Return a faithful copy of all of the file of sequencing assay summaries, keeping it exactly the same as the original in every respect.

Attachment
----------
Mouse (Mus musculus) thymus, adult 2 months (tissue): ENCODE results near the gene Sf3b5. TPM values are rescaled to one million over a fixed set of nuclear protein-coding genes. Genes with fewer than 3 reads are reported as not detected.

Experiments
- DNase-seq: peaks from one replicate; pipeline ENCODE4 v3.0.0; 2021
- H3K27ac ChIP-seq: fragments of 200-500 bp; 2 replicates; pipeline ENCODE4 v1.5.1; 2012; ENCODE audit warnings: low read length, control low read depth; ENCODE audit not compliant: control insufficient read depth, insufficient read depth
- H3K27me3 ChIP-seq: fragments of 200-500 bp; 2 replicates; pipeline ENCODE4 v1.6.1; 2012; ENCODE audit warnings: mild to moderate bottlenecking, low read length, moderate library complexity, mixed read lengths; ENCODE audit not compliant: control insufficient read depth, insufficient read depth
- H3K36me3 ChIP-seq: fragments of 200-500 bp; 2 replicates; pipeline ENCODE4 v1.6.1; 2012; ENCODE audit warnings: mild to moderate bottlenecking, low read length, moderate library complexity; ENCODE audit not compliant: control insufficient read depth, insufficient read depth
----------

Mouse (Mus musculus) thymus, adult 2 months (tissue): ENCODE results near the gene Sf3b5. TPM values are rescaled to one million over a fixed set of nuclear protein-coding genes. Genes with fewer than 3 reads are reported as not detected.

Experiments
- DNase-seq: peaks from one replicate; pipeline ENCODE4 v3.0.0; 2021
- H3K27ac ChIP-seq: fragments of 200-500 bp; 2 replicates; pipeline ENCODE4 v1.5.1; 2012; ENCODE audit warnings: low read length, control low read depth; ENCODE audit not compliant: control insufficient read depth, insufficient read depth
- H3K27me3 ChIP-seq: fragments of 200-500 bp; 2 replicates; pipeline ENCODE4 v1.6.1; 2012; ENCODE audit warnings: mild to moderate bottlenecking, low read length, moderate library complexity, mixed read lengths; ENCODE audit not compliant: control insufficient read depth, insufficient read depth
- H3K36me3 ChIP-seq: fragments of 200-500 bp; 2 replicates; pipeline ENCODE4 v1.6.1; 2012; ENCODE audit warnings: mild to moderate bottlenecking, low read length, moderate library complexity; ENCODE audit not compliant: control insufficient read depth, insufficient read depth